Yes, promises are stateful. They can be in an unresolved, resolved, or rejected state. But just like in the
memoize example, that state is encapsulated to a sufficient degree to allow the rest of your code to be functional-ish.
Use classes, if they fit your purpose
Classes and object-oriented programing are not the diametric opposite to a functional programming style.
To begin with, classes don’t need to be especially stateful at all:
Of course, classes can absolutely be used to store state which changes over time. But that by itself is no more or less functional than other stateful patterns.
For example, the following code:
is functionally equivalent to:
The important thing in both examples — and what makes them functional-ish — is:
- How well the state is encapsulated.
- How long the state is kept around for.
- How many side-effects the code has.
Both examples are totally equivalent in that regard (especially with the introduction of private class fields, which hide the state even further).
Having clear, self-documented functions, with declared interfaces for parameters and return types, forces you to think in a more functional-ish mindset, and encourages you to write functions which have a clear relationship between the input parameters, and the output value.
On top of that, when you use a static type system, any state in your app will have stricter types, meaning less opportunity for one piece of code to unexpectedly break another, if they’re sharing some common state.
Act immutably, when possible
Whenever it makes sense, update data or state in an immutable way:
This pattern gives a stronger guarantee that you won’t accidentally impact other code or functions consuming the same data as you. That’s especially true if you’re passed a mutable object as an argument; it’s unlikely the caller will expect the object they passed you to change, unless that’s the explicit purpose of your function (which goes back to the ‘be predictable’ principle).
That said, sometimes being immutable means you have to jump through more hoops to propagate data or state to different parts of your app. Often it’s fine to have an object or array or other data structure which is designated as mutable. In these cases, be consistent, be clear, be predictable, and ideally give the object a static type, so it’s clear how it may be mutated and how it may not.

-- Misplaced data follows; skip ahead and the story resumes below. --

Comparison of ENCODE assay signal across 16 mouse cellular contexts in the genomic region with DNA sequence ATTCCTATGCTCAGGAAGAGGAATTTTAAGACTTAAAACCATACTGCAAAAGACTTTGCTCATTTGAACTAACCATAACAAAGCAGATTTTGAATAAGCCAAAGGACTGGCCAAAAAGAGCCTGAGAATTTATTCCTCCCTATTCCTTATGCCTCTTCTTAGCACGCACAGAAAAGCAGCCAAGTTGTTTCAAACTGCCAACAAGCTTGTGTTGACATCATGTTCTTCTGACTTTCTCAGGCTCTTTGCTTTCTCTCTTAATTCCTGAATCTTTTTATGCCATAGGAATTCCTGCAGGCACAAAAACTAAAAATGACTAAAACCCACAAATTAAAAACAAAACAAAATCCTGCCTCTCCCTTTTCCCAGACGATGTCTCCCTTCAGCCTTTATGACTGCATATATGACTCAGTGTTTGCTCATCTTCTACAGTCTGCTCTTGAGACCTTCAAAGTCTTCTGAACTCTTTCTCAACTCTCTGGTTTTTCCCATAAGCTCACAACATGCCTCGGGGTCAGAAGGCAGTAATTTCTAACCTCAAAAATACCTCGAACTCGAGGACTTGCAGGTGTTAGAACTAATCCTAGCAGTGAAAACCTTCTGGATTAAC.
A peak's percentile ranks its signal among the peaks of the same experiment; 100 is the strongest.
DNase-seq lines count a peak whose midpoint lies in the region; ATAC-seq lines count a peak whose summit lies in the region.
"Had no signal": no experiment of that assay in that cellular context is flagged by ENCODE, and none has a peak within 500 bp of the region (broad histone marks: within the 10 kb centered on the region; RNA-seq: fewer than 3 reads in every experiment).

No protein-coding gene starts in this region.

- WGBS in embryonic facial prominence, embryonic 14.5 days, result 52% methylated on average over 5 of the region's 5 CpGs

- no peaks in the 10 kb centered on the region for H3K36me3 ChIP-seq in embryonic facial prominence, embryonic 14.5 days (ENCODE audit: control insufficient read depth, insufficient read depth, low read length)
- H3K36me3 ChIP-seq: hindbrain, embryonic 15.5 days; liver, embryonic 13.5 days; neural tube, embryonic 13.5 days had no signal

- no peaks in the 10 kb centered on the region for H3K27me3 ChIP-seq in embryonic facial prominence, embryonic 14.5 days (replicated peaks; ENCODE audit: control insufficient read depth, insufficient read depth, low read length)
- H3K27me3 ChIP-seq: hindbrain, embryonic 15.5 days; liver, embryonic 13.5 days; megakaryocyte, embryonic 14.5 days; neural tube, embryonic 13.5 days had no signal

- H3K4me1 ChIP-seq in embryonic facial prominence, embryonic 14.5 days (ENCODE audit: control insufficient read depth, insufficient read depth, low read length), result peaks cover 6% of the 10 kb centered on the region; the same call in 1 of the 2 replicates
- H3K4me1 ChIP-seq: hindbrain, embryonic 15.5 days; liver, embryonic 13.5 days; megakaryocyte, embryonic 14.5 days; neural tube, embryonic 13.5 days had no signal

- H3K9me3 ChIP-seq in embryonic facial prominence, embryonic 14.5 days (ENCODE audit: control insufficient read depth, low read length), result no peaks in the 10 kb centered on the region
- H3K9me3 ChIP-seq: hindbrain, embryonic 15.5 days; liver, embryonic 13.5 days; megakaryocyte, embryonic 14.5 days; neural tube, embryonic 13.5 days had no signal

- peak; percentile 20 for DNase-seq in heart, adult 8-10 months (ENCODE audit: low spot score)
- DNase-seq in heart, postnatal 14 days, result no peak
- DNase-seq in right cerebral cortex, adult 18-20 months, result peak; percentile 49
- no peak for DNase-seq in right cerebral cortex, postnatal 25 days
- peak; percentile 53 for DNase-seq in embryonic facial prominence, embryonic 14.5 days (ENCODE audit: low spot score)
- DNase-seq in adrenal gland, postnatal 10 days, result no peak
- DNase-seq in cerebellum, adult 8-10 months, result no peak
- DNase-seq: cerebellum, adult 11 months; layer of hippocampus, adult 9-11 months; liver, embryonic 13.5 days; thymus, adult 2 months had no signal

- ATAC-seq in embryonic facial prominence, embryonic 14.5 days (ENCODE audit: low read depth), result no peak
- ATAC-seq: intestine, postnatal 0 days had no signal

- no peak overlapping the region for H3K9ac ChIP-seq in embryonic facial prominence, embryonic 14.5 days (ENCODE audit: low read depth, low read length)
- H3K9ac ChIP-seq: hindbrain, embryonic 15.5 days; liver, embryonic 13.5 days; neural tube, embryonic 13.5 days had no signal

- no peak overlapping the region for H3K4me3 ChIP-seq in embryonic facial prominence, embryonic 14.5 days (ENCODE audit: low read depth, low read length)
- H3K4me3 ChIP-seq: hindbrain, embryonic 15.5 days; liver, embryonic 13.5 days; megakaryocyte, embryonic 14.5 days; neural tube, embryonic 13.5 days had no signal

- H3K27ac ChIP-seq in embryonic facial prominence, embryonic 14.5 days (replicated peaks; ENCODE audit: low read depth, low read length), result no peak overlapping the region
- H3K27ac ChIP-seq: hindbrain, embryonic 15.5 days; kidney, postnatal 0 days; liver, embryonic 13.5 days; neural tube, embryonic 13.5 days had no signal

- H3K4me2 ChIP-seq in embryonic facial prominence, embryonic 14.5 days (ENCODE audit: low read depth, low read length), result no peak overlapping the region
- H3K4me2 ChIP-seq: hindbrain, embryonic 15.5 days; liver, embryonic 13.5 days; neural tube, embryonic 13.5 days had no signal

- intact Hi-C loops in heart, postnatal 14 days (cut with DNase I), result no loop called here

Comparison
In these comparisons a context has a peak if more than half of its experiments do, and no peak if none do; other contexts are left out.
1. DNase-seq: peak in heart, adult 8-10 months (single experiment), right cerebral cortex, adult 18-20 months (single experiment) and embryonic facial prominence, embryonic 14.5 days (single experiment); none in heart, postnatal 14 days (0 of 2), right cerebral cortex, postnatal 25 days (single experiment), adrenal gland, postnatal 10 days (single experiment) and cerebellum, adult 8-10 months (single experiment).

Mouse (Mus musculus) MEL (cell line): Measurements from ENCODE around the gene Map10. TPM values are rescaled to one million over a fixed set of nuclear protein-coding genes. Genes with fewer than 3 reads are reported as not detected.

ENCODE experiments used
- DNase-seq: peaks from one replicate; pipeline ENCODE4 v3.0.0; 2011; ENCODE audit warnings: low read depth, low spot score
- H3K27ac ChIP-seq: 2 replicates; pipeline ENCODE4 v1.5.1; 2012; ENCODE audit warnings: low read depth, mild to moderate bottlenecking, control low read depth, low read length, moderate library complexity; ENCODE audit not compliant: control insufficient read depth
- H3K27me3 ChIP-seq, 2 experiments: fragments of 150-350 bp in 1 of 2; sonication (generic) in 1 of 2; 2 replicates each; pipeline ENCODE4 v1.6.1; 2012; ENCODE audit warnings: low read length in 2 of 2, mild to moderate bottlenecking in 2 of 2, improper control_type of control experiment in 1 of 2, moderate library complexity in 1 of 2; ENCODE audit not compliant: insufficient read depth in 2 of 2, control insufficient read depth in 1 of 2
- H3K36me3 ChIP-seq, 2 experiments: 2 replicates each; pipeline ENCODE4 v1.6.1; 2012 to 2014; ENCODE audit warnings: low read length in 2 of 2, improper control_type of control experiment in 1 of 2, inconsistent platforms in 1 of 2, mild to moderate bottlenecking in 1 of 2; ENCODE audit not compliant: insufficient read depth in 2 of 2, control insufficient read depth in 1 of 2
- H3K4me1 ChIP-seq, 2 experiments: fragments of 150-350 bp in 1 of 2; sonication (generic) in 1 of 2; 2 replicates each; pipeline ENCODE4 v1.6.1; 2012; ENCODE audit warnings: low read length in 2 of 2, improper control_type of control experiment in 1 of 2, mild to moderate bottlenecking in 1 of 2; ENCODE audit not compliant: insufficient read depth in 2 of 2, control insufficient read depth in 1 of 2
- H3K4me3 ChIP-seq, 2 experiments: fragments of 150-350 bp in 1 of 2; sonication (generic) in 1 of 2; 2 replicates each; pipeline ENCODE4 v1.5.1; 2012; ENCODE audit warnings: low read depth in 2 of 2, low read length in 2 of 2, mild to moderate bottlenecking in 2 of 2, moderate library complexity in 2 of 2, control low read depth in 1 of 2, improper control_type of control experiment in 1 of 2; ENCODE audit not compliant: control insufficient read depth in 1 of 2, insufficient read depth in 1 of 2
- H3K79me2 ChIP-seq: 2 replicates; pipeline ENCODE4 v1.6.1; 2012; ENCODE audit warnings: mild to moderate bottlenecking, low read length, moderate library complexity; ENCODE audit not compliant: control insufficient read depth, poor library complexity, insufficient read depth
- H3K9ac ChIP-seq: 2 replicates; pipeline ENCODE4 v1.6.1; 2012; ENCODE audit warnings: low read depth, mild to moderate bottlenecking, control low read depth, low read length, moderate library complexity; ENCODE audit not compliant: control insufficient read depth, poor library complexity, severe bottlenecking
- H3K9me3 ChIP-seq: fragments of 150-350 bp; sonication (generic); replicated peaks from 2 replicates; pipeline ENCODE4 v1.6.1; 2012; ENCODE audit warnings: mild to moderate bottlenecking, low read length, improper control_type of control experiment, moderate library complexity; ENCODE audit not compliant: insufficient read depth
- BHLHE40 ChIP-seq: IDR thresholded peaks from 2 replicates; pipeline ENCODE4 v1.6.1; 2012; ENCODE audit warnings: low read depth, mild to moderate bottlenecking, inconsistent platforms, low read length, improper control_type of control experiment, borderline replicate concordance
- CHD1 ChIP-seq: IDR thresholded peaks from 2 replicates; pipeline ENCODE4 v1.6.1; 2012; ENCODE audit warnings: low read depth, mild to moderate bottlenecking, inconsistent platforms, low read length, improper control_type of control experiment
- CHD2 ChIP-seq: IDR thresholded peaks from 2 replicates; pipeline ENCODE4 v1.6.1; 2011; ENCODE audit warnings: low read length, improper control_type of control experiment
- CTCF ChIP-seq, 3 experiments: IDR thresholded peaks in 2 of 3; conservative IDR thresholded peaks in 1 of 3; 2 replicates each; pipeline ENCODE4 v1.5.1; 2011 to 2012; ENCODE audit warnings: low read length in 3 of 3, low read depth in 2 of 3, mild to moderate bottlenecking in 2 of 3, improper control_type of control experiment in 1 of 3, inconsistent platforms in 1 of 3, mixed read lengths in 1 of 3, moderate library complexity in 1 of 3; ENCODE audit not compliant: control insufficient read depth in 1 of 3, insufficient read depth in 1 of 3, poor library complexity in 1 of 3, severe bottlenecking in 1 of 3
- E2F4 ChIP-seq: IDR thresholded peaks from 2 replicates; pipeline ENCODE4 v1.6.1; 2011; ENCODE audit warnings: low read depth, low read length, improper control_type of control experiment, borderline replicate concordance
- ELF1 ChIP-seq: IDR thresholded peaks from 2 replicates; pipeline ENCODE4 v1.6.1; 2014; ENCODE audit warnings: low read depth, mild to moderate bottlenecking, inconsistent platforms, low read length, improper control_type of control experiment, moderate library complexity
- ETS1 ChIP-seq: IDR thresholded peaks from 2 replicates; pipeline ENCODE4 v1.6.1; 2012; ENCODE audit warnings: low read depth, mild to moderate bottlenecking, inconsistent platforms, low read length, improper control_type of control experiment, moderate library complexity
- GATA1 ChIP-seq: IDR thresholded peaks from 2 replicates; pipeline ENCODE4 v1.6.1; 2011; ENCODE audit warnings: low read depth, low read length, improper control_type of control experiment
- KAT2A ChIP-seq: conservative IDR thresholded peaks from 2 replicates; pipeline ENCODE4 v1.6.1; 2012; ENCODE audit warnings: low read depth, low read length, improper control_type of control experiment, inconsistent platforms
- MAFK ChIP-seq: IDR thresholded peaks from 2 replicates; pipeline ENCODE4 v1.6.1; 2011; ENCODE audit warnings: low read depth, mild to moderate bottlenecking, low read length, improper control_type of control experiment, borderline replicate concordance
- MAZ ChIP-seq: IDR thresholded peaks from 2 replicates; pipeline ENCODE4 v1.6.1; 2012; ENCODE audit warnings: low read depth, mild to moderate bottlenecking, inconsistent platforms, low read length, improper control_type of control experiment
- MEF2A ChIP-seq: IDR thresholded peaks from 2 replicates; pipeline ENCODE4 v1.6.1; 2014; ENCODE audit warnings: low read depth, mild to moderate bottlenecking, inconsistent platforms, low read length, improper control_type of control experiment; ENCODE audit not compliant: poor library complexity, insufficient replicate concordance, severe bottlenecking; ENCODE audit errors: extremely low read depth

Write functional-ish tests
Regardless of the kind of test you’re writing, be it a unit test, integration test, or end-to-end test, treat everything, absolutely everything, like a function.
Whatever you’re testing — be it a function, or a class, or a React component, or a web app, or anything at all — it will have some inputs, it will have some outputs, and it will potentially have some state.
Your tests should ideally pass in different inputs to the thing you’re testing, and test whether the outputs are what you expect, and nothing more. Never directly test implementation details of what you’re testing, and never directly test the state if there is any — only test the output, and the side-effects.
Ask yourself: Who is the user of the thing you’re testing?
- Is it designed for a developer to integrate? Then your tests should act as if they are that developer.
- Is it designed for an end-user? Then your tests should act as if they’re that end user (as closely as possible).
This way, you’re writing functional-ish tests. You care about the input, and you care about the output, and you don’t care about anything else.
Of course, pure functional programming is more predictable, error free, testable, and so on.
But so long as you’re writing real-world code, I’d say it’s good practice to be functional-ish. So long as you’re continually thinking about what side effects you’re triggering, what state you’re creating, and how long that state lives for, you’ll be far more likely to write quality code, even if it isn’t entirely pure.
— Daniel Brain, PayPal Checkout Team